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Tuesday
Apr112017

No Excuses: Preventing Construction Site Accidents and Remembering the Dead

Injury AttorneyWrongful Death Attorney

by Thomas Cecil

(818) 907-3292

 

With Spring comes not only warmer weather, a change in time, and the start of baseball, but a return of construction projects as builders begin another season of home and commercial building. 

  Construction Accident Lawyer
In its 2017 Dodge Construction Outlook, Dodge Data & Analytics predicts U. S. construction starts for 2017 will grow five percent to $713 billion after gains of 11 percent and 1 percent in 2015 and 2016 respectively. “Single family housing will rise 12 percent in dollars, corresponding to a 9 percent increase in units to 795,000 (Dodge basis). Commercial building will increase six percent on top of the 12 percent gain estimated for 2016.” 

According to the U. S. Census bureau, February, 2017 housing starts for privately-owned housing were at a seasonally adjusted annual rate of 1,288,000, a three percent rise over February, 2016 period. In California, according to the Bureau of Labor Statistics (BLS), the construction industry employed 783,000 in February, 2017. 

This increase in construction work unfortunately comes with a steep price: construction-related injuries and death. According to the latest BLS data, there were 4,836 fatal workplace injuries, or 13 per day, in 2015. Private construction suffered the highest number with 937 fatalities.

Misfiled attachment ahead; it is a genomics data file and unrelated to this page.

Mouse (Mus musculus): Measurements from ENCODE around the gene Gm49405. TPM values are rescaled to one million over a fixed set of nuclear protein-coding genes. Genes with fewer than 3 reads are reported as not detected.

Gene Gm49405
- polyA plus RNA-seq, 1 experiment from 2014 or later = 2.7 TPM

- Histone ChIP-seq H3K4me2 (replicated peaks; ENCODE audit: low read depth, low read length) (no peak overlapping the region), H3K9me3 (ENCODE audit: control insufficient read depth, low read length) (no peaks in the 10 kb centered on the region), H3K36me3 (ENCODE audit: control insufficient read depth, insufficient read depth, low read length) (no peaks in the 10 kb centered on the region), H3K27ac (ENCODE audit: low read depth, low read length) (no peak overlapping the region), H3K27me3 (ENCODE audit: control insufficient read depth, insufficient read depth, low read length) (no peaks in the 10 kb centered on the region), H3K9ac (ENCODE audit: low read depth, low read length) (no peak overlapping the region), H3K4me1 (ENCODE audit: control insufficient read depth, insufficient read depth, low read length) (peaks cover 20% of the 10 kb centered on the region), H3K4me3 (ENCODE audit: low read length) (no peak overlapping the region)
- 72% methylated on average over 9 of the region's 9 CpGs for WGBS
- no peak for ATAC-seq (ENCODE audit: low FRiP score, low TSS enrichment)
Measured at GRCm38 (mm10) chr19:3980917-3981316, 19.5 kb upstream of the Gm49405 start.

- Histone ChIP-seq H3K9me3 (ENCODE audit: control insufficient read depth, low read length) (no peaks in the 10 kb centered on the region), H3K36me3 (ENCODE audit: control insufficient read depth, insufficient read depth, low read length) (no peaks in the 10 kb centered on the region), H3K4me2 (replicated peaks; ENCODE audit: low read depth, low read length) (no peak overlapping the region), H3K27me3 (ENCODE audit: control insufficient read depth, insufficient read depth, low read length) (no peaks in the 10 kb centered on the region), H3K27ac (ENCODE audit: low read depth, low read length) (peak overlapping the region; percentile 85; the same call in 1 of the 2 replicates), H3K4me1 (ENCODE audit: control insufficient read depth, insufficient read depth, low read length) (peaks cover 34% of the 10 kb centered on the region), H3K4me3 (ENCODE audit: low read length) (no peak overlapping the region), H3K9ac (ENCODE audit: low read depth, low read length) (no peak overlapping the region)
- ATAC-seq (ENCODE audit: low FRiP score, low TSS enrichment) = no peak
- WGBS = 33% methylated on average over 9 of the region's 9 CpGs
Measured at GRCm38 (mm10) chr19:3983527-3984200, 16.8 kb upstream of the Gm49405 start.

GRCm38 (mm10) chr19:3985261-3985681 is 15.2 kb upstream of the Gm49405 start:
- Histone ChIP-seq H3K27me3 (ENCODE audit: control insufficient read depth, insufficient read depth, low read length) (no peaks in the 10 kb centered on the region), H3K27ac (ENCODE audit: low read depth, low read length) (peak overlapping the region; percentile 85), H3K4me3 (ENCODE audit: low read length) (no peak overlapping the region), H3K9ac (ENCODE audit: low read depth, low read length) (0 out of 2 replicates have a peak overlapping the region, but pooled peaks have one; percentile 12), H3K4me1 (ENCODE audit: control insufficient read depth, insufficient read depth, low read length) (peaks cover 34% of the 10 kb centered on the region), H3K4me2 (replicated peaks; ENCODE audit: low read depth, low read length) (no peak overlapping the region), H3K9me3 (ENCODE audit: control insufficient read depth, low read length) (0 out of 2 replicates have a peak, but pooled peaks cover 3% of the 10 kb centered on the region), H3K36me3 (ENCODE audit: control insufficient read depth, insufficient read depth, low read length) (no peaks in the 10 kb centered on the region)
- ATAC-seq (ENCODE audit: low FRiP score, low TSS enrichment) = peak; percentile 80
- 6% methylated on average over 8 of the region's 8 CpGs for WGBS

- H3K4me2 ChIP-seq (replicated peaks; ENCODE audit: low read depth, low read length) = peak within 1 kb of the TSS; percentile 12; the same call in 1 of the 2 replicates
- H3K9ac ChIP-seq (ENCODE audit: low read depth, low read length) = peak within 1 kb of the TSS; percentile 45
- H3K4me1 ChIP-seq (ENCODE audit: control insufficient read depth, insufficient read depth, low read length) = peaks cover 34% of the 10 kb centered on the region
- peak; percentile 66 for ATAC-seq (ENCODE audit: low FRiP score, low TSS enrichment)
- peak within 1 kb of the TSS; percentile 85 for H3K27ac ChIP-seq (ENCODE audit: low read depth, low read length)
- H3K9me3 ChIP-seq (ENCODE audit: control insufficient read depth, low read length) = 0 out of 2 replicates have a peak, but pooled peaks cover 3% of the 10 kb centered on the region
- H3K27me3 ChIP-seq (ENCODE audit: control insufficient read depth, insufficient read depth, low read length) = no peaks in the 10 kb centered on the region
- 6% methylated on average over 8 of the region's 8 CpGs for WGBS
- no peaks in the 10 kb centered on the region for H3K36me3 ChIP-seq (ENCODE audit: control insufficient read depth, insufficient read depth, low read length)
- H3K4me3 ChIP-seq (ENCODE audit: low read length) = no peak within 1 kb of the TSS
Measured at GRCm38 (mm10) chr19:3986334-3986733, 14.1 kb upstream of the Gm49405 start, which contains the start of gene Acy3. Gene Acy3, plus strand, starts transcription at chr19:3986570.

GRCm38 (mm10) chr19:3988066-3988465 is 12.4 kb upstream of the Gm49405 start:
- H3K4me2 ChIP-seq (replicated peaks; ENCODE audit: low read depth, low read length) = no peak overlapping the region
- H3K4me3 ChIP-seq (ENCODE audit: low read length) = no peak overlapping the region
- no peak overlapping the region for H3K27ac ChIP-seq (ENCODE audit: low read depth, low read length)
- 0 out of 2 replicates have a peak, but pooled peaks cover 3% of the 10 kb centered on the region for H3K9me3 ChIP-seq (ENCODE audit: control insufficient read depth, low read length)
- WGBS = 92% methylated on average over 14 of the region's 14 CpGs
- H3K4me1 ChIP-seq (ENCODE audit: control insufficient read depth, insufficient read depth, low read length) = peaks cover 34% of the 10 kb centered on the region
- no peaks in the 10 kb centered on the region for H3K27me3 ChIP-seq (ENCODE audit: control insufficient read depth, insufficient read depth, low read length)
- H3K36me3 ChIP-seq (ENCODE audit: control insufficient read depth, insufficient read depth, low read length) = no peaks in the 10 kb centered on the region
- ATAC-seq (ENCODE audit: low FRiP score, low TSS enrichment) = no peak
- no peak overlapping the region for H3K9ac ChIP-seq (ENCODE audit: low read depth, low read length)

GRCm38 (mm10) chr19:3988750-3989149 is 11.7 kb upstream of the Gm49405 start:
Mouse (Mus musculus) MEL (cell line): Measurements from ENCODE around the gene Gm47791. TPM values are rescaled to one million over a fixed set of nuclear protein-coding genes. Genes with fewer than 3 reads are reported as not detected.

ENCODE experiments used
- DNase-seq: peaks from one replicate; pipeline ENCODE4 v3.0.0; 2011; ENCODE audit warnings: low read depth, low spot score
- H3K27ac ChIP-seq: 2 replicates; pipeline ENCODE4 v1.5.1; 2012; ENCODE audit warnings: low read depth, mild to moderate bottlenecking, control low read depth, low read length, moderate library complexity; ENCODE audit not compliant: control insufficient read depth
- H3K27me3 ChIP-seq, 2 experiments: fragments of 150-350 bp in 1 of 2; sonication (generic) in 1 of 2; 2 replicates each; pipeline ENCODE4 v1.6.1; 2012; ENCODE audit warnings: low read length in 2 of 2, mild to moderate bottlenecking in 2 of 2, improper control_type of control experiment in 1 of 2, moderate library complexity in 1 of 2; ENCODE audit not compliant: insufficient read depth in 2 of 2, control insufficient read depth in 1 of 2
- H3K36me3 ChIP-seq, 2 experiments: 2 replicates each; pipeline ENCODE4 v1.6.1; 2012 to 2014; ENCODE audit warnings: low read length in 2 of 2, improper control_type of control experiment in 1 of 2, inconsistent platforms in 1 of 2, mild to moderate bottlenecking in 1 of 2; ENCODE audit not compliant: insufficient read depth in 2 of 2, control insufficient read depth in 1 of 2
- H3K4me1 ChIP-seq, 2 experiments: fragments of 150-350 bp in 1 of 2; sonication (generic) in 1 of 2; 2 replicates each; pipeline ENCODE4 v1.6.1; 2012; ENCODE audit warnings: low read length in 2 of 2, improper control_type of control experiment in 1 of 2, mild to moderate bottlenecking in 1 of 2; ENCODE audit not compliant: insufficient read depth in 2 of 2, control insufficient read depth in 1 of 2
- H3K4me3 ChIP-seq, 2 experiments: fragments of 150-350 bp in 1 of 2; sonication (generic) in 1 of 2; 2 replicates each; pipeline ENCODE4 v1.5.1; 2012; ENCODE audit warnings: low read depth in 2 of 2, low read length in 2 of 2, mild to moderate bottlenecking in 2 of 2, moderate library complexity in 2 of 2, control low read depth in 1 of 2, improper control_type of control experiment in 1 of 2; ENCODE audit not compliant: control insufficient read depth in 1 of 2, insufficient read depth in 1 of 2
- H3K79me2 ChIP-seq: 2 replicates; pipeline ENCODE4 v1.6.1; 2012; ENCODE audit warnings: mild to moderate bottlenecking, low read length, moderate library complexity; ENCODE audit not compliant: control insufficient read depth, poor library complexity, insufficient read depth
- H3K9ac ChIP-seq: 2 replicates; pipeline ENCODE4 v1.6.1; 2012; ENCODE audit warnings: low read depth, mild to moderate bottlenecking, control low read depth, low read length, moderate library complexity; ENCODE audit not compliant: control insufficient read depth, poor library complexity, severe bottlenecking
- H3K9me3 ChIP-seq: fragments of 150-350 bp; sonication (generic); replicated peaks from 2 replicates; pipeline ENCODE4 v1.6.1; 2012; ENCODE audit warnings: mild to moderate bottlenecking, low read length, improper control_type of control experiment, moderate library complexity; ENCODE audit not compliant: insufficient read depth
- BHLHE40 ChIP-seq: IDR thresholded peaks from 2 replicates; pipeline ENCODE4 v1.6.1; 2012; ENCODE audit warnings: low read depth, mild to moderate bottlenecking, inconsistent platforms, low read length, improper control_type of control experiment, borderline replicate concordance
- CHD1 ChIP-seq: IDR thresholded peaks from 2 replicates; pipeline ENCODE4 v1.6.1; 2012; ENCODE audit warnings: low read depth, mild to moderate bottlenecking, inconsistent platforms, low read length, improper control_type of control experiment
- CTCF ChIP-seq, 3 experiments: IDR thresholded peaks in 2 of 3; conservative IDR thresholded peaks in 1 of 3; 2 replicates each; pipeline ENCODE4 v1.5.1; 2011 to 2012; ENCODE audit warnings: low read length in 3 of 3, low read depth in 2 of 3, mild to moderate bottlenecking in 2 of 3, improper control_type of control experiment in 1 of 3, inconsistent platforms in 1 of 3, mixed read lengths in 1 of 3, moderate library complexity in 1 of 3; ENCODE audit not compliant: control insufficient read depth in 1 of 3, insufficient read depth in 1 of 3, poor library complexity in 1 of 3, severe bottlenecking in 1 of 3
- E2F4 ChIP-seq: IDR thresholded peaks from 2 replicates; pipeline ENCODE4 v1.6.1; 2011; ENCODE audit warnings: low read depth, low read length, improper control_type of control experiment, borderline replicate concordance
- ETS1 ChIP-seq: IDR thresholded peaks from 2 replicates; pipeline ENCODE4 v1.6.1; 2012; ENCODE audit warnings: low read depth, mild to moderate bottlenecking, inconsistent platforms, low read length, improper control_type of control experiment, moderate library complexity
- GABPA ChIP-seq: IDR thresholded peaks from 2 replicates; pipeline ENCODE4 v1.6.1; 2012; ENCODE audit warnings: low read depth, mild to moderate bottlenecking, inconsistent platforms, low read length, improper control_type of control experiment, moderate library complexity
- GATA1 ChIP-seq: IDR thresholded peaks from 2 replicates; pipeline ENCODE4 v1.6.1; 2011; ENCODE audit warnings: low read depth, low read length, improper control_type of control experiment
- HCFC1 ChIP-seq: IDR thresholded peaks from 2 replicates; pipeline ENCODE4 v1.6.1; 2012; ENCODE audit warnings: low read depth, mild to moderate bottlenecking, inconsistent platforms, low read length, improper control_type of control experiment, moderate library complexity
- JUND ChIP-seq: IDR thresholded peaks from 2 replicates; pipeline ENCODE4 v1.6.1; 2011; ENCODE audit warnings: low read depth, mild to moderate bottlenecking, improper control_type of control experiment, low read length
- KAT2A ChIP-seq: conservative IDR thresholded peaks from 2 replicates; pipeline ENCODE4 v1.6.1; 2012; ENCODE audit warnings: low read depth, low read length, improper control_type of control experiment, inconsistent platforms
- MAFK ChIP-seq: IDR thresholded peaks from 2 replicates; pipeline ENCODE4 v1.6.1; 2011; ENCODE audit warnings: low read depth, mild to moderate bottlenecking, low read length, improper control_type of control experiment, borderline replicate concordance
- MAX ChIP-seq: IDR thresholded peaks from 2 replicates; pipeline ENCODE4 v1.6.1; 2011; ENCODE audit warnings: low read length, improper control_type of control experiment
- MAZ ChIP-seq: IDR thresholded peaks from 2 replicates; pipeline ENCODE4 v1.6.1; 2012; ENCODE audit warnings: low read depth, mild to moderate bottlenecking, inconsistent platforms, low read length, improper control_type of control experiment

“The leading causes of private sector worker deaths (excluding highway collisions) in the construction industry were falls [364 out of 937], followed by struck by object [90], electrocution [81], and caught-in/between [67].”

Preventing these four causes of death would save 602 construction workers’ lives annually. 

Memorial Day for Construction & Other Workers

Slip-Fall AttorneyFirst recognized in the United States in 1989 to honor workers who died or suffered from exposure to hazards at work, Workers’ Memorial Day is observed annually on April 28. The motto for this occasion is “Remember the dead – Fight for the living.” And as noted on the CDC website, “Occupational injuries and illnesses have broad social and economic impacts on workers and their families, on employers, and on society as a whole.” 

The economic burden of fatal worker injuries alone has been estimated to be $6 Billion. Workers’ Memorial Day is supported by trade unions, including the AFL-CIO, United Auto Workers, California Labor Federation and Occupational Safety and Health Administration (OSHA).